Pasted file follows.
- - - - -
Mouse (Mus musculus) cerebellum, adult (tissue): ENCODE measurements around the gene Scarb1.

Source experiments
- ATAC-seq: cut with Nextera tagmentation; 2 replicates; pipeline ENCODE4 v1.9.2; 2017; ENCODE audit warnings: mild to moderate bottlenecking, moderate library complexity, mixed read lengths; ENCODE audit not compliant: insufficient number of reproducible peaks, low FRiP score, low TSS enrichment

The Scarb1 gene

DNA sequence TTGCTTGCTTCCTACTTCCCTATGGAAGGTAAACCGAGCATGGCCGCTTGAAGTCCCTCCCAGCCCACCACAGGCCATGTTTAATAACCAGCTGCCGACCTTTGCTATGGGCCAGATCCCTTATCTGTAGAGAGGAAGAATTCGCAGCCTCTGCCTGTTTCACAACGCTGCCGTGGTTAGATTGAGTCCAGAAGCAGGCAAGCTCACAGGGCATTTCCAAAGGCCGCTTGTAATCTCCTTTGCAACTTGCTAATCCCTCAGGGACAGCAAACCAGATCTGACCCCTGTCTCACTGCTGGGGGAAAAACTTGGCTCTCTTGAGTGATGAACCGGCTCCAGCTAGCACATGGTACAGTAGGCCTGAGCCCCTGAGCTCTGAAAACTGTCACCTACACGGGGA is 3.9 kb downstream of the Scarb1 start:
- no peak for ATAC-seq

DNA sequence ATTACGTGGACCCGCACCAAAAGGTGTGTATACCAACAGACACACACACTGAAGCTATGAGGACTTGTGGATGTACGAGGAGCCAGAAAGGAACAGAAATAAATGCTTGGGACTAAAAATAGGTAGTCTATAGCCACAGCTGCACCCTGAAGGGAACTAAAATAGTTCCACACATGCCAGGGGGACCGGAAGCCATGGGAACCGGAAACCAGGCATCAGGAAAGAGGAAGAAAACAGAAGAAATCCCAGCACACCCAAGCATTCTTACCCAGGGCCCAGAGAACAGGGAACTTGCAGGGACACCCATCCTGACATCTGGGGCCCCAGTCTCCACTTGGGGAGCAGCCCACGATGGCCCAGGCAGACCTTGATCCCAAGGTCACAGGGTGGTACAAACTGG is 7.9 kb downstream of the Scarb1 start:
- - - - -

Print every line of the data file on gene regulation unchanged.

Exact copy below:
Mouse (Mus musculus) cerebellum, adult (tissue): ENCODE measurements around the gene Scarb1.

Source experiments
- ATAC-seq: cut with Nextera tagmentation; 2 replicates; pipeline ENCODE4 v1.9.2; 2017; ENCODE audit warnings: mild to moderate bottlenecking, moderate library complexity, mixed read lengths; ENCODE audit not compliant: insufficient number of reproducible peaks, low FRiP score, low TSS enrichment

The Scarb1 gene

DNA sequence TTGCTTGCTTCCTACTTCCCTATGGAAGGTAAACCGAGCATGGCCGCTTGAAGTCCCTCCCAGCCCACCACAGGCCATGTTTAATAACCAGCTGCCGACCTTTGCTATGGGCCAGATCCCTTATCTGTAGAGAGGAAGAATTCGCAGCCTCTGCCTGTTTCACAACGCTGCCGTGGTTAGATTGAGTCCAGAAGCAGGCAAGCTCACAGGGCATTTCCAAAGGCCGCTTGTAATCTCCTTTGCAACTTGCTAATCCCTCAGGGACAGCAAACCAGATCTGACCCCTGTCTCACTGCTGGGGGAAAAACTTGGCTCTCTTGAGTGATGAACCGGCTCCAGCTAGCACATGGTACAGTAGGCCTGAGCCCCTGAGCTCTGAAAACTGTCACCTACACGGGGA is 3.9 kb downstream of the Scarb1 start:
- no peak for ATAC-seq

DNA sequence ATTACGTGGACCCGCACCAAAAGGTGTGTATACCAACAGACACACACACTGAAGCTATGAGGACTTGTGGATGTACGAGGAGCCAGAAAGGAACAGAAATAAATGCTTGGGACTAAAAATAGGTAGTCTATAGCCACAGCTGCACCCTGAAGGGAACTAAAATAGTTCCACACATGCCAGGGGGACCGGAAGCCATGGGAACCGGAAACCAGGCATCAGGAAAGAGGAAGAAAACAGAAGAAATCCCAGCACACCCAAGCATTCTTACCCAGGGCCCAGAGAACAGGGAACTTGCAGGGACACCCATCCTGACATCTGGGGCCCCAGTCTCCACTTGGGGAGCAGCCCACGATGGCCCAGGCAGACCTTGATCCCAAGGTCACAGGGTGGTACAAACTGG is 7.9 kb downstream of the Scarb1 start: